Sex Education and Words

(Note:  In April of 2010, the Ontario government released a major revision of the curriculum for sex education in its schools.  Just a few days later the Premier announced that the government was scrapping this new curriculum because of a public backlash against parts of the curriculum.  This blog responds to an editorial appearing in the Waterloo Region Record on April 23, 2010, p. A12). 

I could not help but notice one sentence in an otherwise balanced treatment of the recent controversy regarding sex education in Ontario schools.  The editors commend the proposed curriculum which has now been put on hold, as follows:  “It realized that many Ontarians are homosexual, that many families now have two male or two female parents raising children and that students in Grade 3 can and should be made aware of these realities.”

Words matter.  “Many” Ontarians are homosexual?  “Many” families now consist of same sex parents?  Really?  How many is “many”?  The term “many” is of course a relative term and can only be properly understood in context.  In this case we are talking about a curriculum for the province of Ontario.  So what does “many” mean in this context?  “Most” could only be used if at least 51% of the adult population has the characteristic in question.  And “many” – well I suppose it would be appropriate to use this term if say 30% of the adult population has the characteristic in question.  Now one thing I am quite sure about is that the homosexual population of Ontario is not that high. Nor is the number of same-sex marriages.  Indeed, I suspect that it would have been more appropriate to say that a “few” Ontarians are homosexual, and that a few families consist of same-sex partners.  But, the use of the word “few” in this context is probably as misleading as the word “many.”  So maybe a better word to use would be the word “some.”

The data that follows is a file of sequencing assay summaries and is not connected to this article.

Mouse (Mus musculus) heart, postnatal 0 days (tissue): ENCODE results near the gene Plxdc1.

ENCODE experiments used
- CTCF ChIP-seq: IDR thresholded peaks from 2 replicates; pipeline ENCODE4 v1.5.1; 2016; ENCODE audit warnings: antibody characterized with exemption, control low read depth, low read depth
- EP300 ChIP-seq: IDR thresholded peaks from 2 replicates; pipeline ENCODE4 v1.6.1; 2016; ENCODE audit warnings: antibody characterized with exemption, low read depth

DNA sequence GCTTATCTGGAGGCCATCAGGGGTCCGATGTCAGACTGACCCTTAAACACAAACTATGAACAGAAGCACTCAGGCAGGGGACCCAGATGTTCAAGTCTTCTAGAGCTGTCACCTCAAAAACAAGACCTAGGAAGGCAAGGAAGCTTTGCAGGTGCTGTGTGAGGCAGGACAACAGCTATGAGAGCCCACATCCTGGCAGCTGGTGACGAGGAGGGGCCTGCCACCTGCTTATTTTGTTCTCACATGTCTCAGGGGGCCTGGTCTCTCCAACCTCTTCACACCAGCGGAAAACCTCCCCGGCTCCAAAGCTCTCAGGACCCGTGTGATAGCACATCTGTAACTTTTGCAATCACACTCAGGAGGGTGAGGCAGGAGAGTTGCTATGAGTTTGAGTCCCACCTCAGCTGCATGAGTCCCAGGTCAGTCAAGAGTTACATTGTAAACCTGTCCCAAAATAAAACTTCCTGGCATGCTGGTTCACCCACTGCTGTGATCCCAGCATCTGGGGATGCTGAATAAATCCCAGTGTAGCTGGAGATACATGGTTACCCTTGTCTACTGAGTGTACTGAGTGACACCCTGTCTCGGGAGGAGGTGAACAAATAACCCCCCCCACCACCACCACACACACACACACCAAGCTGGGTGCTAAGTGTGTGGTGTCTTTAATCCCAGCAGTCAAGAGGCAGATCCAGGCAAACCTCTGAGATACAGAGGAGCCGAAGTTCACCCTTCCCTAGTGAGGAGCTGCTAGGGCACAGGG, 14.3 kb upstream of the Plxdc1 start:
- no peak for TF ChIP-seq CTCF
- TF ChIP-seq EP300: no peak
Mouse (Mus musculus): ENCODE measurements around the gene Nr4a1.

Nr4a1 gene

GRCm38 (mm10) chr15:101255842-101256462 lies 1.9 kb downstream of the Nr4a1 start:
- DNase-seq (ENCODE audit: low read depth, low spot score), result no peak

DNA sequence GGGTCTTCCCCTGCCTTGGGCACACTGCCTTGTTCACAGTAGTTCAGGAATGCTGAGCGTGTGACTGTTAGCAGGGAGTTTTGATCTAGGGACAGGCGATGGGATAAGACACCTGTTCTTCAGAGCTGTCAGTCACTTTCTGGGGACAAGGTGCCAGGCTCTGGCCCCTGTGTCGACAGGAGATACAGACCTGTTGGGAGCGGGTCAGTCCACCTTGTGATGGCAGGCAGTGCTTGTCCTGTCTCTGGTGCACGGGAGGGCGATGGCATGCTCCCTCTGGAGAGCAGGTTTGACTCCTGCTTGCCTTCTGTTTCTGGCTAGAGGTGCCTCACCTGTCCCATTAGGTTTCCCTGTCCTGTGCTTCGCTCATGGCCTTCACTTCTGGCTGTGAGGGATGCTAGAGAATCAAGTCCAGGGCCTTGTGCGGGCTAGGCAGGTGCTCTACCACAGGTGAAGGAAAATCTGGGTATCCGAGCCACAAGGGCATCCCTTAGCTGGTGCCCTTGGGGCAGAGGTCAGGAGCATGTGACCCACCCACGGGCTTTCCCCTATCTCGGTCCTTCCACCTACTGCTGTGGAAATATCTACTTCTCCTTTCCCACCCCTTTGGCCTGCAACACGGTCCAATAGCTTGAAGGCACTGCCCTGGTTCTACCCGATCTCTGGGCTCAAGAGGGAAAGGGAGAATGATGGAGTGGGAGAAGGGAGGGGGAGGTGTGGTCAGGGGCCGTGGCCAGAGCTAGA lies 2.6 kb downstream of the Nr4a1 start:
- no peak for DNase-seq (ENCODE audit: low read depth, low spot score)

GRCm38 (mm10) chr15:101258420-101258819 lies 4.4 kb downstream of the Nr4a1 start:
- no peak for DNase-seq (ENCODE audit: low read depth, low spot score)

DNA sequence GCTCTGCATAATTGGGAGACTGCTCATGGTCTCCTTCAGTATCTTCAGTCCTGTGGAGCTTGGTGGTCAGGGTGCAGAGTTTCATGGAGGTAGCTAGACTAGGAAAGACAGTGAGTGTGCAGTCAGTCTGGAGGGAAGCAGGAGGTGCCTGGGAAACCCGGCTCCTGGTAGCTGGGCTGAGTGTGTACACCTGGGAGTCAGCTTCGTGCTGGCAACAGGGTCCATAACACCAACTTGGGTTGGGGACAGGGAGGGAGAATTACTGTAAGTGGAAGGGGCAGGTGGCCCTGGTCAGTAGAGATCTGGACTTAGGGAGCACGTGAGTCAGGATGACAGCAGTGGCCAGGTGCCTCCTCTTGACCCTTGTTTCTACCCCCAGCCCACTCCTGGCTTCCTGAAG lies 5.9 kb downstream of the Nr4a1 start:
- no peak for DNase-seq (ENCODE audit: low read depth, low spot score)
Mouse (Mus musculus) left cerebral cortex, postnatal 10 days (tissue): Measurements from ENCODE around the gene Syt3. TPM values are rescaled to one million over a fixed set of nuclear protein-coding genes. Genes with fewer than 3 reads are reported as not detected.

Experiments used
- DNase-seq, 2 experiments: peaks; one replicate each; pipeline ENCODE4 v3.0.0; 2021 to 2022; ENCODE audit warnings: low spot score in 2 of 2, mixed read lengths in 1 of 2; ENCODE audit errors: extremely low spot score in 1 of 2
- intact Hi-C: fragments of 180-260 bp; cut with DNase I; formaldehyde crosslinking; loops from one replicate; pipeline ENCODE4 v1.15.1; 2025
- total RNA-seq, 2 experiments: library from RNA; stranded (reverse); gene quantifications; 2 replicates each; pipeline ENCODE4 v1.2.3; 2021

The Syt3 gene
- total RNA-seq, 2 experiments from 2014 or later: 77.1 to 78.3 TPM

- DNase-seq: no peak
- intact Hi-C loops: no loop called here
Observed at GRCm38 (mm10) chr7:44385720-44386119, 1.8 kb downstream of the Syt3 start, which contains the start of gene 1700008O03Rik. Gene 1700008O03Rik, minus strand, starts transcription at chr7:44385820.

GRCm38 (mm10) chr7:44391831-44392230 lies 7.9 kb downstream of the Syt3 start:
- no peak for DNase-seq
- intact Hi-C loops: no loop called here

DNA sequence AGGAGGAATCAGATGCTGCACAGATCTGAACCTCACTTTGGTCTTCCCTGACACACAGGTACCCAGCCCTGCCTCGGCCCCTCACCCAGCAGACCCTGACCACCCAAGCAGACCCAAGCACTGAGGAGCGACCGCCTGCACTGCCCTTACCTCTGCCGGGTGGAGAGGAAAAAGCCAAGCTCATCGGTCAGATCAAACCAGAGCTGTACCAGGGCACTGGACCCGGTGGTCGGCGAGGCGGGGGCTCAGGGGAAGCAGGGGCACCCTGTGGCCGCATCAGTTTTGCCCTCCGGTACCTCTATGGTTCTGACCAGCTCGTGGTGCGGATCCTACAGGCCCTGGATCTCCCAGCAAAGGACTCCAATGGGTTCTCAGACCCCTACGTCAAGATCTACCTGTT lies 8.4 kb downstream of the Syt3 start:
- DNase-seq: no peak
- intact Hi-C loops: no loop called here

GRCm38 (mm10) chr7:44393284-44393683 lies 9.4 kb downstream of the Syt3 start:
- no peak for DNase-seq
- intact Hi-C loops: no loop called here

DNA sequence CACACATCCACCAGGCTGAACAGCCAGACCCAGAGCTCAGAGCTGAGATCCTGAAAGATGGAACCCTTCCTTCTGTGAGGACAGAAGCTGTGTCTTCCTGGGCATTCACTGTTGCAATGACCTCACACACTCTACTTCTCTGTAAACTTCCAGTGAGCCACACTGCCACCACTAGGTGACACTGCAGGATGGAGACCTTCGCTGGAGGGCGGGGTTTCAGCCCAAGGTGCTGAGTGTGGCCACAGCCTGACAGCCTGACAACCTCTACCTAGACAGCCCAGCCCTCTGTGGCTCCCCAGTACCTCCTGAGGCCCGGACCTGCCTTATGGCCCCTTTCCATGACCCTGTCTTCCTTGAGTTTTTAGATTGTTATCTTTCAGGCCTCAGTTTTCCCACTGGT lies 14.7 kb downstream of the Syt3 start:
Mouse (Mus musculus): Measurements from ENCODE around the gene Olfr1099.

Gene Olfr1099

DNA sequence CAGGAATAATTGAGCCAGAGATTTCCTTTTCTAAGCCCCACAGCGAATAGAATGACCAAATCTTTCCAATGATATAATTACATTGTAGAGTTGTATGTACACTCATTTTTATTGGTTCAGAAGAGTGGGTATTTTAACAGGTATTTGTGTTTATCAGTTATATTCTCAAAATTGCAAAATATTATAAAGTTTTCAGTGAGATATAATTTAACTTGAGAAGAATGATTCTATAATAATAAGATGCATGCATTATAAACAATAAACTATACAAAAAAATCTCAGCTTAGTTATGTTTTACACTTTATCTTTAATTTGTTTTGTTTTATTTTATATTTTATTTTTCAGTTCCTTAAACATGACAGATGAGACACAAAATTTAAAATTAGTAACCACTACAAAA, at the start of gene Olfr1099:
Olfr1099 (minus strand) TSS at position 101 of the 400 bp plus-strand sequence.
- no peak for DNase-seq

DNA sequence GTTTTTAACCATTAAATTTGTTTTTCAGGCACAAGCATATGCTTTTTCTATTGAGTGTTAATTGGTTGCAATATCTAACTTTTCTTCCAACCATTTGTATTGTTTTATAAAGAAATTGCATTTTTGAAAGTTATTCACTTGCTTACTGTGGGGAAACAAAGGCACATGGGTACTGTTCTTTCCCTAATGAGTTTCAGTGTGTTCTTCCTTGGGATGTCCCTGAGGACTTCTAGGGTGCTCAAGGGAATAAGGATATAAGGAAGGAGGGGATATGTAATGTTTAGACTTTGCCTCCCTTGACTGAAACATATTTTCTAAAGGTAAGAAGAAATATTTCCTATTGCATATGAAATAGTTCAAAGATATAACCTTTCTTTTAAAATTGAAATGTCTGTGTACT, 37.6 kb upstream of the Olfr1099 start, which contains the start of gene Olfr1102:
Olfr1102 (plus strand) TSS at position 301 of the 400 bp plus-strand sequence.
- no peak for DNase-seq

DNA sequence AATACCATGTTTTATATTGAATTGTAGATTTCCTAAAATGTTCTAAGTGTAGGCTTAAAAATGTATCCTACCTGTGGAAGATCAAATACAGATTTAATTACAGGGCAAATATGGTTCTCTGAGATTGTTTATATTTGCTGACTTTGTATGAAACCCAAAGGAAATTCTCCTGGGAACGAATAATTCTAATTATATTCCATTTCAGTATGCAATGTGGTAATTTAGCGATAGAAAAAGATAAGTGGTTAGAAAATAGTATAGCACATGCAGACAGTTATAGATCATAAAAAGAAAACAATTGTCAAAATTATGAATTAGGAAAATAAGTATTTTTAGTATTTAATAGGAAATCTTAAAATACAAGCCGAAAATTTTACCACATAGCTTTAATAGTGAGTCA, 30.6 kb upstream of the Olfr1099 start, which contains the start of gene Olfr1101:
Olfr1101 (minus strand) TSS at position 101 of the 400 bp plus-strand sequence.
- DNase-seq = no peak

So, “some” Ontarians are homosexual, and “some” families now have two male or two female parents raising children.  This would be more accurate.  And yes, I quite agree that children at some point should be given accurate information about these facts.  A question might still be raised as to when this should occur.  And further, who should give this information to the child?  To argue that this is the business of the state is surely debatable. 

Lest I be accused of being homophobic by “some” readers, because I am raising these concerns, let me assure the reader that I am not homophobic.  Of course this term too is misused “much” of the time. Just because I, and “most” other Ontarians have moral concerns about homosexuality and same-sex marriages, does not make us homophobic.  I also have concerns about the excessive consumption of alcohol and drugs by “some” individuals.  My concerns are rooted in the well-documented consequences of such abuse – harm done to the individuals themselves, and to children, and to spouses, and to society at large.  But these concerns don’t make me “alcophobic.”  I just have some moral concerns about this practice.  I care about others and about society.  And I want to be treated with respect, just as I am committed to treating with respect persons who use excessive alcohol, or who are homosexual or in a same sex-marriage.  

So lets be careful with how we use words. A defence of accuracy in sex education should itself be accurate.

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